What would you do?

I’ll tell you what I would do.


Cable television……out.


iPod…….forget about it.

Air Jordan’s……don’t even look.

Jeans....from Sears.

Play time…

Bed time……8 o’clock EVERY night.

Homework…..constantly, all the time, every day until you leave my house, get a job or win the lottery.

Fuzzy wuzzy, feel good tolerance of woeful academic performance…not in my house.  Not ever.

Folks,  when I see scores like this, I’m reminded of a scene from the movie Armageddon where the Bruce Willis character is informed that the only way to save the world is to send his team of deep sea drillers into outer space to drill a hole in an asteroid and drop a nuclear bomb in the hole.  The Willis character looks at the NASA rep (played with surprising restraint by Billy Bob Thornton) and says (as only Bruce Willis can), “You’ve got to be kidding.  That’s the best you can do.  You’re NASA. You’re geniuses.  And this best you can do?  Oh God….”

That’s what I think about education.  Public education is full of, well…educators.  You guys are really, really smart.  You have PhD’s.  You write textbooks.  You study the human brain.  You passed statistics.  You get billions and billions of dollars and year, and this is the best we can do?

It is at this point that I can almost understand (almost….) some republican concerns about increased education spending. Trillions of dollars and this is our return?  A generation of functionally illiterate kids who are hopelessly ill equipped and ill-prepared to compete and succeed in the world as it exists now? This is what you give me?  And then you have the nerve to look me in the face and characterize THIS as progress?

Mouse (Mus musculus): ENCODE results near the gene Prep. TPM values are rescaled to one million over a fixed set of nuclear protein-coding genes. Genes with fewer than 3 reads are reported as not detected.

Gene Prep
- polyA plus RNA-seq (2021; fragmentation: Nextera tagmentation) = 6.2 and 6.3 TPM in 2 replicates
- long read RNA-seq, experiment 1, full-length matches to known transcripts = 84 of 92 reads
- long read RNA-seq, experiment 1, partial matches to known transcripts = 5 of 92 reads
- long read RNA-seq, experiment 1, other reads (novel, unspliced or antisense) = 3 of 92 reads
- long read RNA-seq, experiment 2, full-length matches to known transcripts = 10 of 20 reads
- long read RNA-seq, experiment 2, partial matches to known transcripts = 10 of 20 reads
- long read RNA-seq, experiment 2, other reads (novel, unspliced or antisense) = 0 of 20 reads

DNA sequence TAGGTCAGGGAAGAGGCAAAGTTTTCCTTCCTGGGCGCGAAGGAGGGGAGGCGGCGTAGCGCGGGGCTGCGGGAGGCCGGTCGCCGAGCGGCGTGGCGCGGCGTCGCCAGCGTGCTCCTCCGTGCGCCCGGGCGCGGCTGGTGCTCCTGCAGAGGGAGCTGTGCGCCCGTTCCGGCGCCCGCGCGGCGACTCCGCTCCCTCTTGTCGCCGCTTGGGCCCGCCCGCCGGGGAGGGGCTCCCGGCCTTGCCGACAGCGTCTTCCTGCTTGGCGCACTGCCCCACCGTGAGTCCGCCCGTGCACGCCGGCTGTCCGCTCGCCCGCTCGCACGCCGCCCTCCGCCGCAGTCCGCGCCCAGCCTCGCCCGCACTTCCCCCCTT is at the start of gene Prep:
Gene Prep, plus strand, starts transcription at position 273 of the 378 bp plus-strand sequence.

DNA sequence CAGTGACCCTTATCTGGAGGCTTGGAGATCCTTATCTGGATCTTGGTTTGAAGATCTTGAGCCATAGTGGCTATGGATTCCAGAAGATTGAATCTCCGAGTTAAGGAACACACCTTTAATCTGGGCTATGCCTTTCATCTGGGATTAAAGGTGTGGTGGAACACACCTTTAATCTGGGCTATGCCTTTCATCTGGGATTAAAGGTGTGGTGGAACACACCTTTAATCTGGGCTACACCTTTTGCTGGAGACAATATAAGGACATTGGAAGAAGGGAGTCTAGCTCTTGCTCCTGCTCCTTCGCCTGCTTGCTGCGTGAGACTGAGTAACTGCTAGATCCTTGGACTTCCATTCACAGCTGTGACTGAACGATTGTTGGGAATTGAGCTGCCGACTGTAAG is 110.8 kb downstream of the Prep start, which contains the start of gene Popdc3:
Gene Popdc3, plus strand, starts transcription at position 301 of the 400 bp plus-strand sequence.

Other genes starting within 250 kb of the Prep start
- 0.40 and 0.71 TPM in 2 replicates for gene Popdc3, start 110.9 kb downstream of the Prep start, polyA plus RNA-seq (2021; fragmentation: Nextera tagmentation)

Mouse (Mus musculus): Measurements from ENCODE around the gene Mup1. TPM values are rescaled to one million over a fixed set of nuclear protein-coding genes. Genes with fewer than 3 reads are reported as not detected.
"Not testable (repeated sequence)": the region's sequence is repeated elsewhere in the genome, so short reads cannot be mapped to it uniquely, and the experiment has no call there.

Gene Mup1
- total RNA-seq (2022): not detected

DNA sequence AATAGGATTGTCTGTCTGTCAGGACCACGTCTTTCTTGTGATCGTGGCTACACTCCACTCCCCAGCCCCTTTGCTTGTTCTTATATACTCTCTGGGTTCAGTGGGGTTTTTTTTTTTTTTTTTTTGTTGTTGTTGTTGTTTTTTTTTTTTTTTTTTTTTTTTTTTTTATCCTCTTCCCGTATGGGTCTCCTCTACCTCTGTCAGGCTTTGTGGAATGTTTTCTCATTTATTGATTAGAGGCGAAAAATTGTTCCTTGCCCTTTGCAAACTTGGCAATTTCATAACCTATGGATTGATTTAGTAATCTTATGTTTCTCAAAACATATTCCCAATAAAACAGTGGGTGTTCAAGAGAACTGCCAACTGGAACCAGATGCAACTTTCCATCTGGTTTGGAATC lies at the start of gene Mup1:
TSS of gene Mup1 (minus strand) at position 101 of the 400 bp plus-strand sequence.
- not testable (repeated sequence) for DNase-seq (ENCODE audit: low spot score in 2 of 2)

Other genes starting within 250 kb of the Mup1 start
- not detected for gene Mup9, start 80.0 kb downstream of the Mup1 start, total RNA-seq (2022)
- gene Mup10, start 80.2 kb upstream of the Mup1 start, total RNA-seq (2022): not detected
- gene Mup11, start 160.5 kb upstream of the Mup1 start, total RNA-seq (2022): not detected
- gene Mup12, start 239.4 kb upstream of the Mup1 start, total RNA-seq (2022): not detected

Oh man……

So one of three things is true.  We either:

  • cannot fix public education because the problems are too deep, too entrenched, for systemic change, and no one has the gumption, the courage, to say so; 
  • can fix public education but don’t know how and no one has the gumption, the courage, to say so; or
  • can fix public education, and we know how to do it, we just don’t choose to do it.  And why should we? Public school is for poor kids anyway.  As long as our talented tenth is thriving, we still need someone to bag our groceries and to sell us Jimmy Choo shoes.  So pumping out ill-informed, uneducated worker bees into our economy suits us just fine. (Of course, we can never, ever say that…that would be positively un-American).